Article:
But there are plenty of examples of laws that were fought soon after they were passed – for example, the Democrats’ opposition to then-president George W Bush’s tax cuts. As it happens, it is not as if Obamacare is set in stone. It hasn’t even been fully introduced yet (a major part – health exchanges – was just launched today), and the White House has modified it significantly over time (including a delay for businesses). Moreover, the Democrats have themselves used the threat of shutdown and not raising the debt ceiling limit to affect policy. In 1973, for instance, Ted Kennedy tried to force President Richard Nixon to accept campaign-finance reforms by attaching his proposal to emergency debt-limit legislation.

In fact, the Democrats’ ‘argument’ against the Republicans tactics today, seeks to end political argument. Rather than engage in a political defence of their signature health reform, the Democrats would prefer to label any opposition ‘sabotage’ or ‘ransom’. They don’t want to get their hands dirty in the cut and thrust of politics.

In this respect, America’s political representatives are mirroring the recent narrowing of debate in society more generally. From guns to gay marriage and a slew of other issues, the cry goes up: there’s nothing to debate with these unreasonable people. And it’s not just liberal Democrats; many Republicans have tried to dismiss Obama as an illegitimate politician (there are still birthers out there). However, it’s one thing to try to close down a debate in the public square by seeking to de-legitimise your opponent; when this approach is applied to government, it means nothing gets done – and government itself shuts down.

All sides have known that a shutdown was on its way, and yet little was done to avert it. Instead, the politicos have all sought to blame each other. There’s been a lot of speculation that the Democrats are quite happy with a shutdown, because they believe the public will blame the Republicans (just as they did in the Newt Gingrich-led shutdown in 1995-96).

The truth is that the entire American political class is dysfunctional and shares responsibility for this debacle. An entire government responsible to some 315million people does not just stop because of 30 Republicans in Congress. A plague on all your houses appears to be the popular view, too, as polls show that Americans have a low opinion of how both Republicans and Democrats have conducted themselves. They also (rightly) believe the current budget battle is about petty political advantage, not principle.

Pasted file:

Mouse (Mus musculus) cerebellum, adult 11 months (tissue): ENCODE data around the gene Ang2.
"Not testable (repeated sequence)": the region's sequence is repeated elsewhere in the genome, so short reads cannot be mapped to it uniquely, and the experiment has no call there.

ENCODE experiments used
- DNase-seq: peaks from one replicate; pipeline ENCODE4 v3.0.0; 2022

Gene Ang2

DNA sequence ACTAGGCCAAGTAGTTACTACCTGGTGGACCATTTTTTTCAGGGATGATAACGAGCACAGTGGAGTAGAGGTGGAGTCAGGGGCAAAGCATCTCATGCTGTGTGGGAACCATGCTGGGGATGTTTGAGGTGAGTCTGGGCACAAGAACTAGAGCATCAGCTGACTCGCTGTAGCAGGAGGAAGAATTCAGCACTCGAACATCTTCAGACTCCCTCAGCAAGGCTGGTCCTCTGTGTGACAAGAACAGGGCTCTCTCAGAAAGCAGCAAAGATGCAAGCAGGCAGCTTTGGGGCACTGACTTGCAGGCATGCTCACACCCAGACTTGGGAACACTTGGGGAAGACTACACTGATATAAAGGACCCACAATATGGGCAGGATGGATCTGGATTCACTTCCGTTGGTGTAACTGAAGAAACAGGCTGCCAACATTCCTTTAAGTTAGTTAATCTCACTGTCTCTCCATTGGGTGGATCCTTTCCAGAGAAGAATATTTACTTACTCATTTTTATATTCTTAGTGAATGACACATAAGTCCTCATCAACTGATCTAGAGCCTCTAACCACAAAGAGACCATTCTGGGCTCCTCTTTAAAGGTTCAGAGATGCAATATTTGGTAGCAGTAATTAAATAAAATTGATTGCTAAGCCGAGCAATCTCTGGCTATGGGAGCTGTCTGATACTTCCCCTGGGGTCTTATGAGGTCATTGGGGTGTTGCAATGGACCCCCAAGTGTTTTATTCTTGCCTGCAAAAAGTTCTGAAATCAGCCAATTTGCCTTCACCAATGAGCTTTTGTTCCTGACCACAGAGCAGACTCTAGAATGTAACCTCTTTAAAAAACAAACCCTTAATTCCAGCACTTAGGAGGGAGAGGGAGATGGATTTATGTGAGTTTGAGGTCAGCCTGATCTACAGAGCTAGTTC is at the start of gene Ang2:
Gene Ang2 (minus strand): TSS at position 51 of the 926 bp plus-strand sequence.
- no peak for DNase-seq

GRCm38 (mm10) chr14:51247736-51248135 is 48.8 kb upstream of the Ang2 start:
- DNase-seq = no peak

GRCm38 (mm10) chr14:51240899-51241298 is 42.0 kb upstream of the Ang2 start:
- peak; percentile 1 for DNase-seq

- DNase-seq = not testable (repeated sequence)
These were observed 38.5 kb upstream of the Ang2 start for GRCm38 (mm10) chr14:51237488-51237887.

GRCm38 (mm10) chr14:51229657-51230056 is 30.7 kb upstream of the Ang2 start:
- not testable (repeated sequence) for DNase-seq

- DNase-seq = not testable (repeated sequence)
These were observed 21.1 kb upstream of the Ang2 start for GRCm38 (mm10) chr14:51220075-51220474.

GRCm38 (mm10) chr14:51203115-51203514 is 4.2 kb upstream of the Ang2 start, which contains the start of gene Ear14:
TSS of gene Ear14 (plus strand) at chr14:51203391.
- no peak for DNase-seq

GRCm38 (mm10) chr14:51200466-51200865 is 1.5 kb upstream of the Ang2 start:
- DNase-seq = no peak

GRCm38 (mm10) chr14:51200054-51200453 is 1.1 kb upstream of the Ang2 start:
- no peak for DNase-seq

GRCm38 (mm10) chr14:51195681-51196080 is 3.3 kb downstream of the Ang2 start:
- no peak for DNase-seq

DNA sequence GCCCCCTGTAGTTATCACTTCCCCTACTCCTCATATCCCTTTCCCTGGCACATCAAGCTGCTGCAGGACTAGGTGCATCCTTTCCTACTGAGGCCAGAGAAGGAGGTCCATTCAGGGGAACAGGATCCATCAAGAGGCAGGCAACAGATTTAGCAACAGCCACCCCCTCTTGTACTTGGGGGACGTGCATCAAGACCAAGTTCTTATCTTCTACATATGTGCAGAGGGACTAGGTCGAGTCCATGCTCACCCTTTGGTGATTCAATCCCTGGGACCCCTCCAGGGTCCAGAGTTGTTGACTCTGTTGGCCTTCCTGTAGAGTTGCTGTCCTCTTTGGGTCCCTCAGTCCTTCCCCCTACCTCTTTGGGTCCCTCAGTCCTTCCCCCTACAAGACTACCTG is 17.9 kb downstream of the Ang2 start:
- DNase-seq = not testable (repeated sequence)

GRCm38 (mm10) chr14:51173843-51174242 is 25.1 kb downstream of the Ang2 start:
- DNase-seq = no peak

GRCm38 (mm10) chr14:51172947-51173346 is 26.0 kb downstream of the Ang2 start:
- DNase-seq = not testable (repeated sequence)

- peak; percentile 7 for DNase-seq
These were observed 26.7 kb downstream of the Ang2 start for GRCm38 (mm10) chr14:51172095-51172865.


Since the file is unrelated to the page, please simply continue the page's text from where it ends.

The real problem is a lack of political leadership. Both the White House and Congress prefer to point fingers rather than take charge of matters. The latest controversy is not the result of what’s happened during the past three weeks. The US has flirted with shutdown and debt default for years. And an unwillingness to negotiate has been characteristic of the Obama years in office. This broken-down relationship is often said to be the result of Republican intransigence, but as Bob Woodward – a journalist sympathetic to Democrats – wrote in The Price of Politics, Obama and the White House have avoided engaging in serious discussions with their opponents.

What’s striking is how weak every leader is. In Congress, Republican leaders John Boehner (House) and Mitch McConnell (Senate) have little sway over their fellow party members. Their Democrat counterparts Nancy Pelosi (House ) and Harry Reid (Senate) are equally ineffectual. And then there is the standoffish Obama, who lacks any capacity to get everyone in a room and stamp his authority on the situation.

The government shutdown is the perfect symbol of the true stagnation in American politics. The political class ignores big issues like the economy, and then when it can’t even keep the basic functions of government operating, it seeks to wash its hands of any responsibility. It’s not a case of excessive politics, it’s a case of the lack of real politics. Like children, our political representatives have taken their balls home and won’t play. America needs grown-ups.

Sean Collins is a writer based in New York. Visit his blog, The American Situation.

Picture: J. Scott Applewhite/AP/Press Association Images

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Topics Politics